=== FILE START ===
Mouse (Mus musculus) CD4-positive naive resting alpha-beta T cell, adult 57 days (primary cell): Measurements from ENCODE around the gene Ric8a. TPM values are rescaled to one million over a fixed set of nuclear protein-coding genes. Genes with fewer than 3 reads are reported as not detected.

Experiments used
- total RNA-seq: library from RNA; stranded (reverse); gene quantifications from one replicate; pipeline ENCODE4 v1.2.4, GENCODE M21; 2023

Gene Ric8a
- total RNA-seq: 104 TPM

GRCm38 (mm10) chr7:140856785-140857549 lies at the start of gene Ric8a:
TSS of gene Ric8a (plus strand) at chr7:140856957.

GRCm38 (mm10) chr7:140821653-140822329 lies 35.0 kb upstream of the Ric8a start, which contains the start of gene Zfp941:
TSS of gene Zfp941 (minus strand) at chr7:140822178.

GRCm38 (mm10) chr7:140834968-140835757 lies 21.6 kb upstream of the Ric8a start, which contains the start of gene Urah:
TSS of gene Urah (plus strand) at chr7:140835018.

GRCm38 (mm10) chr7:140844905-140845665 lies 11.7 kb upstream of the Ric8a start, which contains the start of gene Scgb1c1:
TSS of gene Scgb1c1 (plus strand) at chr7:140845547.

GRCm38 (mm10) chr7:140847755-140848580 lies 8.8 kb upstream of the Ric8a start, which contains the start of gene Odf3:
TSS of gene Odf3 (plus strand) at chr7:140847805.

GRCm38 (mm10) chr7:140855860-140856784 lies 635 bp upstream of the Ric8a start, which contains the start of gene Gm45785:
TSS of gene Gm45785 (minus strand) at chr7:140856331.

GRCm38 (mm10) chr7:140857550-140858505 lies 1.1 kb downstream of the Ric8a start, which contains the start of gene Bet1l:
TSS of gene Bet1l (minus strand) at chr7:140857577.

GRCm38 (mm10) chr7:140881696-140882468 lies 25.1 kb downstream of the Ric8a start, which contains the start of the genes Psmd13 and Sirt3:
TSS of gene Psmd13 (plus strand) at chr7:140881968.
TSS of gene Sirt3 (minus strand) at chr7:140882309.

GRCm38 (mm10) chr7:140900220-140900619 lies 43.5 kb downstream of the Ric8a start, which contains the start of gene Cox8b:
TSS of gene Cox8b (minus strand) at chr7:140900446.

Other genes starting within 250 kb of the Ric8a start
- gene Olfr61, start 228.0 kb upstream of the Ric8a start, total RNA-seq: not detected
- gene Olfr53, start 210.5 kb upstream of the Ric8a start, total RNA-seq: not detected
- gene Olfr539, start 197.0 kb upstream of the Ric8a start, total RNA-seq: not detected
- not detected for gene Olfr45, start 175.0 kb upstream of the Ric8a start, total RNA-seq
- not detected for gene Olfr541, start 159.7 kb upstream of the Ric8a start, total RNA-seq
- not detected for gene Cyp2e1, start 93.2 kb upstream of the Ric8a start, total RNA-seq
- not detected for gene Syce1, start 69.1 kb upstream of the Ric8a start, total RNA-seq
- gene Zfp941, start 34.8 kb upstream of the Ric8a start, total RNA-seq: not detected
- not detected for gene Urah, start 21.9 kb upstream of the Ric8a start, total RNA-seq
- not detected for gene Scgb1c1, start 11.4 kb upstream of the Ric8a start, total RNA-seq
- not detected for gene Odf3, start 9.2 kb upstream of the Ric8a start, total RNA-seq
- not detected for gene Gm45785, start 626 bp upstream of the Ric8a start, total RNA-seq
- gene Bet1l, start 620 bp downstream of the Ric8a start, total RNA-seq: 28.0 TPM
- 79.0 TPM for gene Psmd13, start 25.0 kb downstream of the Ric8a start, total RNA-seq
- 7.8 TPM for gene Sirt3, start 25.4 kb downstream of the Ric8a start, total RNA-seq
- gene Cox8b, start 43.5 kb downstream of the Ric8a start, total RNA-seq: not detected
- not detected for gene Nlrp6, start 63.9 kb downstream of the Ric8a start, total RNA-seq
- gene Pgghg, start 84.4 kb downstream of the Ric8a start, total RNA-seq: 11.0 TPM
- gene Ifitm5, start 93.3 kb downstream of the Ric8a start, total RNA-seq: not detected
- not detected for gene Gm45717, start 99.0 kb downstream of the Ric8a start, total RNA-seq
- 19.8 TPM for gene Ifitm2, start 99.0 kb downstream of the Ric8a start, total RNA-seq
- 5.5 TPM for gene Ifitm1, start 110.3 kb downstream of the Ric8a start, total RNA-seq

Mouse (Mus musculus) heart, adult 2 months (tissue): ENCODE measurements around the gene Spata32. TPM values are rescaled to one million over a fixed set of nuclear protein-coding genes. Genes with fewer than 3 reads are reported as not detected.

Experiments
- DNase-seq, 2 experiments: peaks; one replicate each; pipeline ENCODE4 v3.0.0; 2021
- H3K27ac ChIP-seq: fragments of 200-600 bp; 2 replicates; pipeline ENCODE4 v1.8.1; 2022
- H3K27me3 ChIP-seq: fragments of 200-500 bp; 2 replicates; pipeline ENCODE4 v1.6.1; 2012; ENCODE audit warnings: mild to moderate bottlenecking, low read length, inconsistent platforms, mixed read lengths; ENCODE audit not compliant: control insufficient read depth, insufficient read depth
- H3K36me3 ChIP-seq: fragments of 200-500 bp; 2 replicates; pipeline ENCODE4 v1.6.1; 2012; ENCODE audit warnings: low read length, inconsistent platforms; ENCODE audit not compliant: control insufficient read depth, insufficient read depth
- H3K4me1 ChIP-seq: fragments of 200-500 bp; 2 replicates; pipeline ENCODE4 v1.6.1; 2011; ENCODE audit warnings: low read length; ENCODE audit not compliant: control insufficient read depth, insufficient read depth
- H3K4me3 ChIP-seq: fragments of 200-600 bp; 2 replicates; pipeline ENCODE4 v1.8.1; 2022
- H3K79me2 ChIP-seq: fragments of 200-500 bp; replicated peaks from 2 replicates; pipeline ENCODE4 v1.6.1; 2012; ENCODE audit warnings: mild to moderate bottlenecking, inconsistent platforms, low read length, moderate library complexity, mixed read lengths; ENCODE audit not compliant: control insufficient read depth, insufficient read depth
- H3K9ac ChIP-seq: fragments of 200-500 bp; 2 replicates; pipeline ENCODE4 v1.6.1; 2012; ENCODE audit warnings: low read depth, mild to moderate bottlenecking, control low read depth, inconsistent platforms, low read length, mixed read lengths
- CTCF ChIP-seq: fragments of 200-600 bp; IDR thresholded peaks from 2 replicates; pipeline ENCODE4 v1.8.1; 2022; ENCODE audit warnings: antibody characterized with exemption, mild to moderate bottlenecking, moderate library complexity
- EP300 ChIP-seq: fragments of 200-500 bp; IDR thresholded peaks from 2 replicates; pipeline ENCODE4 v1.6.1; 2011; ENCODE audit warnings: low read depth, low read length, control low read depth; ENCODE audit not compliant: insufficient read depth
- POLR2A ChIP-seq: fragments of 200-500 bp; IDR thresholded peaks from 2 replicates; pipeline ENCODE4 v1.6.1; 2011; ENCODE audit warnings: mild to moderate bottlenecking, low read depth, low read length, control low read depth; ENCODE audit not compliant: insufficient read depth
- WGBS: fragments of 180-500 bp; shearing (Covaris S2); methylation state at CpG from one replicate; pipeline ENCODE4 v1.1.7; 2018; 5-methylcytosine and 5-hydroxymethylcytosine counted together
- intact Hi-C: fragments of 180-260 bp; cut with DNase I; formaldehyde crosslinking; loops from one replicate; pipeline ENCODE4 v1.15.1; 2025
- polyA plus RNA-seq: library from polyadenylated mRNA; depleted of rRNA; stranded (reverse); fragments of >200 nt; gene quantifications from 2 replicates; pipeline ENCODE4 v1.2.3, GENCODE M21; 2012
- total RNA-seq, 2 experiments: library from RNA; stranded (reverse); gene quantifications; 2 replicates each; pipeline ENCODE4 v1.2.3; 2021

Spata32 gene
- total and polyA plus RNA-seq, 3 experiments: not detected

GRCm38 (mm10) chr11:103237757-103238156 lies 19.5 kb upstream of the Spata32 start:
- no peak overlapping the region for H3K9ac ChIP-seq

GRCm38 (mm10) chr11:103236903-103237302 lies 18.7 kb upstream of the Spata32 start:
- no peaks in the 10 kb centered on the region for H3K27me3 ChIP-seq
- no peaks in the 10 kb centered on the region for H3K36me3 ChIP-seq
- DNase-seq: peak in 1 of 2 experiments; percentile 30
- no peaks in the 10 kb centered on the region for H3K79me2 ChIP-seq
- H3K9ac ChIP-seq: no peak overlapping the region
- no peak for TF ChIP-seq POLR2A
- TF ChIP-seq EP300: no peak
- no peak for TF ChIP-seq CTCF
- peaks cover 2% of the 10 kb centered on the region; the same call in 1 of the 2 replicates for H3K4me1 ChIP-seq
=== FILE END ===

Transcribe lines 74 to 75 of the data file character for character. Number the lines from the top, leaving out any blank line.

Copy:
- H3K9ac ChIP-seq: no peak overlapping the region
- no peak for TF ChIP-seq POLR2A